It is clear what Paul is saying here. No need to go crazy about the “all's” because they are self-explanatory. What Paul is saying is clear. What he says is that in Adam all humanity which was represented by him in the Garden died (Rom 5:12ff). But in Christ all shall be made alive. There is not a single reason to believe that Paul had here in mind any other than the elect. This is seen from the those who will be resurrected. First of all, Christ was raised, but when He comes, at His Parousia, those who belong to Him. Not everyone who has ever lived. But specifically those who belong to Him, who have His Spirit in them (Rom 8:9), i.e. the elect, the Christians. They are the “all” who “shall be made alive” of verse 22. See 1 Corinthians 15:22-23, 'in Christ shall all be made alive'

So likewise in 2 Corinthians 5 Paul uses the same language. He does not mean every single human being, but all who are under the federal headship of Christ the Lord.

When He died, we died with Him, united to Him so that we may share in His resurrection and life (Gal 2:20: Rom 6:3, 8; Col 2:20; 3:3; 2Tim 2:11).

Verse 15 gives us the purpose of His death. This is seen from the use of the ἵνα purpose clause. The ἵνα gives us the purpose and goal for a thing. Do not think that the rendering of ἵνα as “might” or “may” gives conditionality or uncertainty about a thing. The ἵνα may be translated as “that, in order that, so that.” It shows the purpose for the thing done.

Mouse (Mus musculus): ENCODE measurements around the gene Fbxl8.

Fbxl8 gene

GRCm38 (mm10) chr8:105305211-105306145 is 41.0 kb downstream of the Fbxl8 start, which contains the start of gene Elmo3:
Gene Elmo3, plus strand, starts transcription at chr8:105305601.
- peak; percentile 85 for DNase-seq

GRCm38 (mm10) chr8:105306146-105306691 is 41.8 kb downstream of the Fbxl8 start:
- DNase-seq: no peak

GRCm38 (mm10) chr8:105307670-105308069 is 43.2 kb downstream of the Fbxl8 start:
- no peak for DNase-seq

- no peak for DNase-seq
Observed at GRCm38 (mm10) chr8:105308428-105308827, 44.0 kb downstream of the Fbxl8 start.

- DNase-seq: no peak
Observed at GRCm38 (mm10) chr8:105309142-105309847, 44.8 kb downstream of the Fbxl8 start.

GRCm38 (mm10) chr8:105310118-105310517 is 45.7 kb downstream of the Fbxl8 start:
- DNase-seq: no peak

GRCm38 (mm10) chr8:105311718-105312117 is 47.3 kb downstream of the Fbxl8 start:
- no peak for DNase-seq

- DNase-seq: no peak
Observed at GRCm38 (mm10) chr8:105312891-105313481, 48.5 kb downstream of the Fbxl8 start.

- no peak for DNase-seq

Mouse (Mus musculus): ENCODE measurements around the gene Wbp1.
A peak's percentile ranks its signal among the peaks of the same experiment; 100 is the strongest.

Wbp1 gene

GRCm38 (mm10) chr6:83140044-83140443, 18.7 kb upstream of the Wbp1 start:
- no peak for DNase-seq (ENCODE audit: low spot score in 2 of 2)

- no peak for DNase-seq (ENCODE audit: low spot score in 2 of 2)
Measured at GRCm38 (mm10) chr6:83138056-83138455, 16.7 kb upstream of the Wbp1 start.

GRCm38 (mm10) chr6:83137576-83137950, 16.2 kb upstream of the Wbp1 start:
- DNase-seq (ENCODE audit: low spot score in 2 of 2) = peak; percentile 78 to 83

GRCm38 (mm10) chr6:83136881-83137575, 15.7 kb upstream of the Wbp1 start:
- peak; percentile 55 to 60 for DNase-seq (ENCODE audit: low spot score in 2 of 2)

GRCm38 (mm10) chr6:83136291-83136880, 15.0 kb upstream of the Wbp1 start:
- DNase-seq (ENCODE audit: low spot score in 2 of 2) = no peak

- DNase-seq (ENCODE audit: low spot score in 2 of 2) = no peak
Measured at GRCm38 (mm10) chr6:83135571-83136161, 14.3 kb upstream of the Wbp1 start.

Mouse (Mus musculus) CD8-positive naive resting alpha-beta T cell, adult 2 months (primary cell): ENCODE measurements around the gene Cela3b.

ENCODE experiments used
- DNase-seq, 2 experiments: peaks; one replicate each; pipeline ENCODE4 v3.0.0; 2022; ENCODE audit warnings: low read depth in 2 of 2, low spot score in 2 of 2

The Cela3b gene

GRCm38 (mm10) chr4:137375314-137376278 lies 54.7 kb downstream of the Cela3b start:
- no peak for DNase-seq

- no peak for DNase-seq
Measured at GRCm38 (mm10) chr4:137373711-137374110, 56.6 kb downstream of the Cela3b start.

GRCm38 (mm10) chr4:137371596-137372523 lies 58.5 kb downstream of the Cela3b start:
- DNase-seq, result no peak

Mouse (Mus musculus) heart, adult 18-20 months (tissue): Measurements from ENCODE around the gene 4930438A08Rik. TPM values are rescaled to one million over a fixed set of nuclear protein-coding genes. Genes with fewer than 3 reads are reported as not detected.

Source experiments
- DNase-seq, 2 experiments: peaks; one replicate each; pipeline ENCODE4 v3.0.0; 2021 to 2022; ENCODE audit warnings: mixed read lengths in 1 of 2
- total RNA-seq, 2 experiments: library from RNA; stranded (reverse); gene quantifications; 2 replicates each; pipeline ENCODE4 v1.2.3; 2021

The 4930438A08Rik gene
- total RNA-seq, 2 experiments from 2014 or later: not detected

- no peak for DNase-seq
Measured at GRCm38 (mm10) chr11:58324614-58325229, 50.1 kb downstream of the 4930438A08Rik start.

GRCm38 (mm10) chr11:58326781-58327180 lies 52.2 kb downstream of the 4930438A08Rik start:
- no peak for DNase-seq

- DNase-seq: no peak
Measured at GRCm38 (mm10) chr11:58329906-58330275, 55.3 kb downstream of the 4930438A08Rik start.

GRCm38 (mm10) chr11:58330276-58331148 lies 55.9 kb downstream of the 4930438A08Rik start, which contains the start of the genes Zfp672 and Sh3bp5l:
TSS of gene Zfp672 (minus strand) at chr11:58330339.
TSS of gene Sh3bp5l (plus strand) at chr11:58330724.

The purpose of Christ's death was that the group for which He died, the “all”, may no longer live for themselves, i.e. in sin, but live for and in Him who for their sake died and was raised. Unless we want to say that God is frustrated in His purposes, which is impossible (Job 23:13; 42:2; Prov 19:21; Isa 14:27; Isa 46:10; Dan 4:35; Eph 1:11) we must accept that the group  for which Christ died were the elect, i.e. the believers united with Him on the cross.

Many are the texts which speak of Christ specific and atonening death for the believers and that we will discusses when I try to present my case for Limited Atonement. But that verse 15 says that not only died the Lord Christ died for us, but He was raised for us. As He died for us and we were united with Him in His atonening death, so likewise we will share with in Him in a resurrection body like His (Rom 6:5). See above for Romans 4:25.

In verse 17 Paul concludes based on what was said in verses 14-15 that if we indeed are in Christ, i.e. in the group of the “all”, therefore we a new creation. Each of us. We have been made new by the death of Christ. Our old stony heart was destroyed and replaced by a heart of flesh which loves God and His Law.